Ms. Hall, a one-time national superintendent of the year, and her former school system colleagues were named in a 65-count indictment by a Fulton County, Ga., grand jury that alleges the educators engaged in a broad conspiracy to make student performance in the Atlanta district look better than it actually was. The indictment, which includes racketeering charges, alleges that Ms. Hall and the others cheated on state exams, hid the cheating, and retaliated against whistleblowers who tried to expose it. Many of those who were charged, including Ms. Hall, received hundreds of thousands of dollars in performance bonuses that were based on the fraudulent scores.
“The wider repercussions of the Atlanta case are very troubling,” said Daniel A. Domenech, a former superintendent of the Fairfax County, Va., schools and the executive director of the American Association of School Administrators, based in Alexandria, Va. “The problem is that any school systems that have accomplished great turnarounds of schools are going to become suspect, and people will assume that there must have been some cheating involved.”
Ms. Hall—who retired in 2011 after 12 years at the helm in of the 48,000-student Atlanta district and was admired widely for the steady academic progress the system appeared to have made on her watch—turned herself into the Fulton County jail on April 2 and was released a few hours later on a $200,000 bond. The charges against her stem from a state law typically used to prosecute organized crime and are very unusual for educators accused of wrongdoing.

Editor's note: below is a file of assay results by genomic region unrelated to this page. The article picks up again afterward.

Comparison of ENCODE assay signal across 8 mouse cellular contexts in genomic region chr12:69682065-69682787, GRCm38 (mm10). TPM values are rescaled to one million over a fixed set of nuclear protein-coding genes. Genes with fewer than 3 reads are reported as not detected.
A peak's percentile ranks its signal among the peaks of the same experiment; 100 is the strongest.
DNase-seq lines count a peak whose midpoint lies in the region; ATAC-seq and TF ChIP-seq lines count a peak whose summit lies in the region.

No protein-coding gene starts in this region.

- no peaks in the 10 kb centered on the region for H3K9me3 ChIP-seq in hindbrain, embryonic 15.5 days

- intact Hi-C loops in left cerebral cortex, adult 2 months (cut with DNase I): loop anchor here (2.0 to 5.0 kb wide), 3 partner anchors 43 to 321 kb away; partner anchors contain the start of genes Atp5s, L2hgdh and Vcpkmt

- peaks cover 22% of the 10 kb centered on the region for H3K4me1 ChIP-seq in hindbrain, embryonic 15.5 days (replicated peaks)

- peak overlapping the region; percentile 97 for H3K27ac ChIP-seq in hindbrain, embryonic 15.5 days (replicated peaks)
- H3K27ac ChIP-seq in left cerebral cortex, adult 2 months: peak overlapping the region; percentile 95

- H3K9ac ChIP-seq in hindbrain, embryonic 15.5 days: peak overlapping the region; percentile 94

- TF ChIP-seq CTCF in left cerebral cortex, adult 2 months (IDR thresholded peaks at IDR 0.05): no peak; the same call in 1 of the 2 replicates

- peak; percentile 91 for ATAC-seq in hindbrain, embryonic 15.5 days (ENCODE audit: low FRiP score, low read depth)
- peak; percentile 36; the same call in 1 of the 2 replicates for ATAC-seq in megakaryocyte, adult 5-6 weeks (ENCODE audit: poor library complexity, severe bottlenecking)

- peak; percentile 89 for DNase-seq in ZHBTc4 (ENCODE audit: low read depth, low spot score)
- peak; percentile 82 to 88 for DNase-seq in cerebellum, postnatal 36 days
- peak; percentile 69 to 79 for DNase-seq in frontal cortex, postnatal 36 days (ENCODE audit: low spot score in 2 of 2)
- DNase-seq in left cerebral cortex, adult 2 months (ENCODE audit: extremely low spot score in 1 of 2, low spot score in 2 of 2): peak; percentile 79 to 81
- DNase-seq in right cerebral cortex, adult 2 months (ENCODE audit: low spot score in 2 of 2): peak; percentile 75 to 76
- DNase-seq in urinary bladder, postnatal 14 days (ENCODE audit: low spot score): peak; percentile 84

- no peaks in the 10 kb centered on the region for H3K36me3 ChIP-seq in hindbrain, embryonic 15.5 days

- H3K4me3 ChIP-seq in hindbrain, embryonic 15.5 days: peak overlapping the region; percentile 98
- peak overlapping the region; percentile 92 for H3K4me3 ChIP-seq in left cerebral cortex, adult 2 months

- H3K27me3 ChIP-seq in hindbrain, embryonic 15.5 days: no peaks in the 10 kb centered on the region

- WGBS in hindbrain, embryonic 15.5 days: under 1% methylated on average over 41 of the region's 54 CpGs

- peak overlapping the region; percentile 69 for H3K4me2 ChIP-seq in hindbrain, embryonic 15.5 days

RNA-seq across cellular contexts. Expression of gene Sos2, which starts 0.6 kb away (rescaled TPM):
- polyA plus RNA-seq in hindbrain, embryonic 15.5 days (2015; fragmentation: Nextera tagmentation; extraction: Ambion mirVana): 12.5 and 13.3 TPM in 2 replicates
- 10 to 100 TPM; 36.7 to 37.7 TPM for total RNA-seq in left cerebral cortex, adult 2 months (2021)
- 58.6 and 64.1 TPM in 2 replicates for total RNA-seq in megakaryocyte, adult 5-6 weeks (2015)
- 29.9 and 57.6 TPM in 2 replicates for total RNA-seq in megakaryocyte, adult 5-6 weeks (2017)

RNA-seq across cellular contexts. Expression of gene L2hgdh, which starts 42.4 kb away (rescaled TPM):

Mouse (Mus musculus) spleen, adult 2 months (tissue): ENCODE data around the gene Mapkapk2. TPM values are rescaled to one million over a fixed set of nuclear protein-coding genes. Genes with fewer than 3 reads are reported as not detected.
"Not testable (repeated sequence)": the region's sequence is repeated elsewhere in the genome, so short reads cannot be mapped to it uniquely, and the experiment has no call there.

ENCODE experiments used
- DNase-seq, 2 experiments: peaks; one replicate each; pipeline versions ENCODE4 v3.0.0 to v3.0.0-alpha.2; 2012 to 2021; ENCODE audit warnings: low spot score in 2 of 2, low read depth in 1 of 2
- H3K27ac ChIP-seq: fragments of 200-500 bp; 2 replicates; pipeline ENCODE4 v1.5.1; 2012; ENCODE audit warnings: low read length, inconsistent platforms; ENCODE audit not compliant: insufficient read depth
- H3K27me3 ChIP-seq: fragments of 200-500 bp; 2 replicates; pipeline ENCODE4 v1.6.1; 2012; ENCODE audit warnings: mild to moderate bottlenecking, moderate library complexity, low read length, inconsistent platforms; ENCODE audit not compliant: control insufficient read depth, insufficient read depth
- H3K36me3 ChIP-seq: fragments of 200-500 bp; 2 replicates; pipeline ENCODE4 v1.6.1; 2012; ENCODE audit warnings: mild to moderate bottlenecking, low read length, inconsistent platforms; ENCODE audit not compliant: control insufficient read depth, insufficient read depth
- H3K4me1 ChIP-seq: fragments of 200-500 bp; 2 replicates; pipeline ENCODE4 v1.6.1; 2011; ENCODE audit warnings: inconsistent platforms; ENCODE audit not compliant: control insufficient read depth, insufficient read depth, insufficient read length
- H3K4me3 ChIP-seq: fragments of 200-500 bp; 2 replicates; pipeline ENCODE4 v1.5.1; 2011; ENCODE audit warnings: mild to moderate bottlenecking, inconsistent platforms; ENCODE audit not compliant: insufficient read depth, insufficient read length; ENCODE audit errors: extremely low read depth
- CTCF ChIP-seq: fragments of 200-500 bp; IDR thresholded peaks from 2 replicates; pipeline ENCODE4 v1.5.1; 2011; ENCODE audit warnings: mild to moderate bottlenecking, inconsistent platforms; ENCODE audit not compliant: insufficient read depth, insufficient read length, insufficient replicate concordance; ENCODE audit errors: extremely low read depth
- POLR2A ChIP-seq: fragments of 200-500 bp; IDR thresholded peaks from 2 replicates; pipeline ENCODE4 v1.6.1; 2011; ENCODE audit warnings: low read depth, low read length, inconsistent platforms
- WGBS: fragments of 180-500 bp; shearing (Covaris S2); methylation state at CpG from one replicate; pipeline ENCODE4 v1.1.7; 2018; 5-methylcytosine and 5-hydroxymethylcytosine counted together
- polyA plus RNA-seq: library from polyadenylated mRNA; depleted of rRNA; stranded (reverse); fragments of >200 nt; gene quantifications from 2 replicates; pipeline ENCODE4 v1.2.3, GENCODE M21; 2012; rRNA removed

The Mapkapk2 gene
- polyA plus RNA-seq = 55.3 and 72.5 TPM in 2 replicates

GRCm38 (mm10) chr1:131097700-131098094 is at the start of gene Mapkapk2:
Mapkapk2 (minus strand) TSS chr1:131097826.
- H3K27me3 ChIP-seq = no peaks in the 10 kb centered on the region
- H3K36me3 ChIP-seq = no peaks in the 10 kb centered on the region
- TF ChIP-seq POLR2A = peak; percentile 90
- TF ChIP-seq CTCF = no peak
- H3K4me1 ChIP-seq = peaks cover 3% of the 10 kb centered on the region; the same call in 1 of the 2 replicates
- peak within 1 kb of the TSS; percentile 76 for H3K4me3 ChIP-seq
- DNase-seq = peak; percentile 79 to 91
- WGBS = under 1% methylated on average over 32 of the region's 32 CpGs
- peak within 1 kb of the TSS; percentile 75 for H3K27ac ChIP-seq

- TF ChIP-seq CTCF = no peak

If convicted, she would likely become the highest-profile public school administrator to be held criminally accountable for cheating. Late last year, former El Paso, Texas, schools chief Lorenzo García pleaded guilty to multiple counts of fraud and was sentenced to three years in prison for his role in manipulating students’ scores on state tests.
Ms. Hall’s lawyer, David J. Bailey, said the former Atlanta superintendent is innocent of all the charges.
“We intend to defend her vigorously and look forward to clearing her name,” Mr. Bailey said in an interview. “Certainly, this is an unprecedented situation.”
In 2009, the AASA named Ms. Hall the national superintendent of the year. Mr. Domenech said the organization’s governing board would likely take the unprecedented step of revoking the award if she is convicted.Read the full text of the article here